The approach is deceiving because the first mile is a flat hike through the shallow desert vegetation at the base of the canyons and peaks. However, once you reach the actual mouth of the canyon the hike turns to steep scrambling over smooth, water-worn sandstone boulders and calf burning presses up loose dirt, and rock capitalized by a grueling 4th class trudge up a giant slab of stone to the base of our route.
I stopped just at the start of the uphill battle to snap a few photos and prepare Mikaila for what was to come. She sighed a long “Ugh, that looks terrible,” followed by, “this is why I like gym climbing.”
I about melted into a puddle of shame to be absorbed by the desert forever. Looking up at the morning glow slithering down the beautiful desert sandstone walls above us, I couldn’t imagine someone choosing a gym over this beautiful battle of light and dark that makes its way down those craggy peaks every morning. I once again laughed uneasily at the comment and we leaned forward charging upward.
The rest of the approach was filled with groans of how much longers?, hurt joints, grunts, and comments like “why is this trail so loose?” and “I hate this.” Another popular observation was that everything looked like “snake territory.” By the time we reached the base of Armatron, high above the flatlands we had started in, Mikaila had just about caused me to lose all faith in those who aren’t outdoorsy.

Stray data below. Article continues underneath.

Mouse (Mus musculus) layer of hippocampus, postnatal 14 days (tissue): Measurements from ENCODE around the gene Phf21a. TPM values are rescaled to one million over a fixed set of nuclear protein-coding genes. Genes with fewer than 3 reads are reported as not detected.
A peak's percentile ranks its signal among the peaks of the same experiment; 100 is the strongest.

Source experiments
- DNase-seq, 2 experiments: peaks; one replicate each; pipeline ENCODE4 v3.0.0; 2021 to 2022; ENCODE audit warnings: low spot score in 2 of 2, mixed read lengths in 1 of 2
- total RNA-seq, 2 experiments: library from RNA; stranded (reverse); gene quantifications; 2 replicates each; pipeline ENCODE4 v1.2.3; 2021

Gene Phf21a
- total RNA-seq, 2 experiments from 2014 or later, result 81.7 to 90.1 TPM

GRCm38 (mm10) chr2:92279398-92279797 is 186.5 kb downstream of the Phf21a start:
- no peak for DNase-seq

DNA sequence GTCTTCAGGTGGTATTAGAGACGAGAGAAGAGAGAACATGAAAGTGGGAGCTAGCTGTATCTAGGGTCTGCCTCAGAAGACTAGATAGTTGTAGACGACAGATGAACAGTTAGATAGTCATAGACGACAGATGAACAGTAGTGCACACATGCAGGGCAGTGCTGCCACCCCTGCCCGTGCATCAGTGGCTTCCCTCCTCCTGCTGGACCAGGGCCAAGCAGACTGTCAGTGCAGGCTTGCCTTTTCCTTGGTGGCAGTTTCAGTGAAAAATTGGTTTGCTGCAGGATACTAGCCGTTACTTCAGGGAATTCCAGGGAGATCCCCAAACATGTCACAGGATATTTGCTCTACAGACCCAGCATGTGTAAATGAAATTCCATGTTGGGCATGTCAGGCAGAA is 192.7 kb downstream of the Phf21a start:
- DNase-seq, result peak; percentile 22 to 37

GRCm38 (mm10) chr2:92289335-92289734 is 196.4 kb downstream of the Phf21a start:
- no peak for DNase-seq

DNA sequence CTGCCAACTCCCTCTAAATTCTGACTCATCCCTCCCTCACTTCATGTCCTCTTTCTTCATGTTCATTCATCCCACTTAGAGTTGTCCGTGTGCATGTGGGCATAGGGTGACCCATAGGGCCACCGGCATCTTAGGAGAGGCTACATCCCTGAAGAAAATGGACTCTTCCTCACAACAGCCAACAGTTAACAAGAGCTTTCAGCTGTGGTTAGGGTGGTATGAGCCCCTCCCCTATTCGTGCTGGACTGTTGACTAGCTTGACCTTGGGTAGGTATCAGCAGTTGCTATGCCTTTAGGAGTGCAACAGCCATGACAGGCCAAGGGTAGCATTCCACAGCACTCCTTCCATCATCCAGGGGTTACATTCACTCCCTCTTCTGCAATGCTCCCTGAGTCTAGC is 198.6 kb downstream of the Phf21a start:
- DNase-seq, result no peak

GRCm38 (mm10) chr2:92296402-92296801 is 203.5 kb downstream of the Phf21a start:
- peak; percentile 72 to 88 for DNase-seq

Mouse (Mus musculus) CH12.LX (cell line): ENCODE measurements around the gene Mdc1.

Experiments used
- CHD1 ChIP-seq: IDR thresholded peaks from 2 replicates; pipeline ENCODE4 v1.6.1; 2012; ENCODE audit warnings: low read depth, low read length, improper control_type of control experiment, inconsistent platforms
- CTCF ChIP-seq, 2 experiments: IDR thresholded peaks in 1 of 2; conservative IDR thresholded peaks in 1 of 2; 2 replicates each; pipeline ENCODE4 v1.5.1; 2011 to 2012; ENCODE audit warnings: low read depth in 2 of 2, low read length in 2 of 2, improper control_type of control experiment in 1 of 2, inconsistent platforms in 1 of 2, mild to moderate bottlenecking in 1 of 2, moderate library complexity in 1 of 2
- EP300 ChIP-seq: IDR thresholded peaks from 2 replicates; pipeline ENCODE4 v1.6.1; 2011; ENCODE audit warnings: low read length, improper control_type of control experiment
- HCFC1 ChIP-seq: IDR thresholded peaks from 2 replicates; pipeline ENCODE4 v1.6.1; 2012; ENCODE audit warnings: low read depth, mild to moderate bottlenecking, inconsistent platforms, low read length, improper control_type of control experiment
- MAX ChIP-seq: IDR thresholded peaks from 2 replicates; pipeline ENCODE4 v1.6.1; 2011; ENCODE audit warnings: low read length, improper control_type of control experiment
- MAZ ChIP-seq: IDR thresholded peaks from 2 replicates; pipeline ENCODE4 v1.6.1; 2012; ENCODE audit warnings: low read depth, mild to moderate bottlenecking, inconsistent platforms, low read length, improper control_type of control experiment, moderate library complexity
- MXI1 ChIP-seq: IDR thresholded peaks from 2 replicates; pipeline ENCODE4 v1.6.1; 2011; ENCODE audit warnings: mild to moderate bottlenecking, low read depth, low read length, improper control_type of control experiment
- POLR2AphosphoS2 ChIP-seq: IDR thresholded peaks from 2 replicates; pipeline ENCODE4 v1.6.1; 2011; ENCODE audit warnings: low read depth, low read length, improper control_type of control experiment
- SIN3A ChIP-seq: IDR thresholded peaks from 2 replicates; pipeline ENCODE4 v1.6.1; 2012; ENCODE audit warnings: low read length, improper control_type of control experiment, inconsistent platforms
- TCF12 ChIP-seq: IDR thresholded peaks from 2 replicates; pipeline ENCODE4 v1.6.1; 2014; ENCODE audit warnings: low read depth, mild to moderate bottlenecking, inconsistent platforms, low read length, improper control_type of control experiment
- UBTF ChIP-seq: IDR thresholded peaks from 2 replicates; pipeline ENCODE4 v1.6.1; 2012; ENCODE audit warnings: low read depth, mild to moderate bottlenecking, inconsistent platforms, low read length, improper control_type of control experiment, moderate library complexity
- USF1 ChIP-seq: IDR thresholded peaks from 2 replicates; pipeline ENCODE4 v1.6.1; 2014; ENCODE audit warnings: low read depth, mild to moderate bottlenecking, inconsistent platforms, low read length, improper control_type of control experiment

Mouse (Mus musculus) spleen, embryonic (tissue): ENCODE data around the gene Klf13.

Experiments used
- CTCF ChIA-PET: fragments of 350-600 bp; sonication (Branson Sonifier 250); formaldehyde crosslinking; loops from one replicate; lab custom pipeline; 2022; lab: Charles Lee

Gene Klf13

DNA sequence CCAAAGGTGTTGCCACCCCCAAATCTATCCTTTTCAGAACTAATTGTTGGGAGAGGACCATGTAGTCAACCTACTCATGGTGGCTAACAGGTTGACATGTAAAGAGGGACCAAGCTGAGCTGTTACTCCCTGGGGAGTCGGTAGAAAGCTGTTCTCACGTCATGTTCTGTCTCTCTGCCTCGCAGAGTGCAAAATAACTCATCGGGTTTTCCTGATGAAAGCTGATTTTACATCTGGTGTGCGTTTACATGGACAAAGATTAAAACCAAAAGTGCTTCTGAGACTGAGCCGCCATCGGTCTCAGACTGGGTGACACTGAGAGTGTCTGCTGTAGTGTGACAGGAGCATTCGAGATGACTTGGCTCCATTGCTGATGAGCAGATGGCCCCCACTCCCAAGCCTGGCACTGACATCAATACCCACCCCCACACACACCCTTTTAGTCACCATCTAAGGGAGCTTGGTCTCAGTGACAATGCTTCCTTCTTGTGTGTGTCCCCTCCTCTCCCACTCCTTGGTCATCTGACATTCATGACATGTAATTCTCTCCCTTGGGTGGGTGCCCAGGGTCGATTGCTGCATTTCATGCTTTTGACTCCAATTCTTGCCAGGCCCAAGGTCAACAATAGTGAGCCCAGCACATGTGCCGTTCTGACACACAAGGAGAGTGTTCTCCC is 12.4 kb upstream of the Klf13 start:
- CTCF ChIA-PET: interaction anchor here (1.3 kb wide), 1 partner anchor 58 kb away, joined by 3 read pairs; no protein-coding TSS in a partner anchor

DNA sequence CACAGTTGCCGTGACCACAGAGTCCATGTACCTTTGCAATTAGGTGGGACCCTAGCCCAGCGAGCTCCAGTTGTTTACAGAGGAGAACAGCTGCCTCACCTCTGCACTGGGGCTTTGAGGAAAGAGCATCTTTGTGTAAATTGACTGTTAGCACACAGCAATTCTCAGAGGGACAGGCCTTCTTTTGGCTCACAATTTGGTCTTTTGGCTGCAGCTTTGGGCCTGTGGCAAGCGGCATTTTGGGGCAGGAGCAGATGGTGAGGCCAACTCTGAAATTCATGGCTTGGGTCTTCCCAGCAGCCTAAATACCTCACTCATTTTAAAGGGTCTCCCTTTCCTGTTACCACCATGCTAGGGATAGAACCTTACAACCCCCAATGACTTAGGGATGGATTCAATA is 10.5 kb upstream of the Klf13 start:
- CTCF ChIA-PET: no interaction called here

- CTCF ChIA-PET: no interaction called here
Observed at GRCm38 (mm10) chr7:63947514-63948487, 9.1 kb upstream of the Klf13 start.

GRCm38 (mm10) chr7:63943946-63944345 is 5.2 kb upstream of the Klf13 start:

All was well as we moved slowly (as expected with three) through the first two pitches. The sun began to slide around the west side of our face and ever so slowly our warm black rock became a cold wind tunnel of discomfort. While waiting for Logan to lead the money pitch I got Mikaila back for her comments on the approach with some stagnant butt trumpets which caused her to inform me that I fart more than anyone she’s ever met. I’ll proudly accept that title. Mikaila began to follow Logan through the incredible third pitch with style. Twenty feet from my anchor she paused and appeared to be scared as she scrambled for a foothold until she uneasily yelled for Logan to “Take!” leaning back white knuckling the top rope with both hands until her weight rested comfortably in her harness. “I can’t find a foothold!” She yelled up to Logan. I tried my best to encourage her from below but realized there was no way Mikaila was going to enjoy this pitch as she struggled a few more times with the thin footholds on the route before finally gaining the next set of anchors. By the time I reached the anchors a few minutes later, we were all shivering 450 feet up with three more pitches to go and the rest of the route would be in the shade. I made the call to rappel once realizing that it was only going to get worse for everyone from there.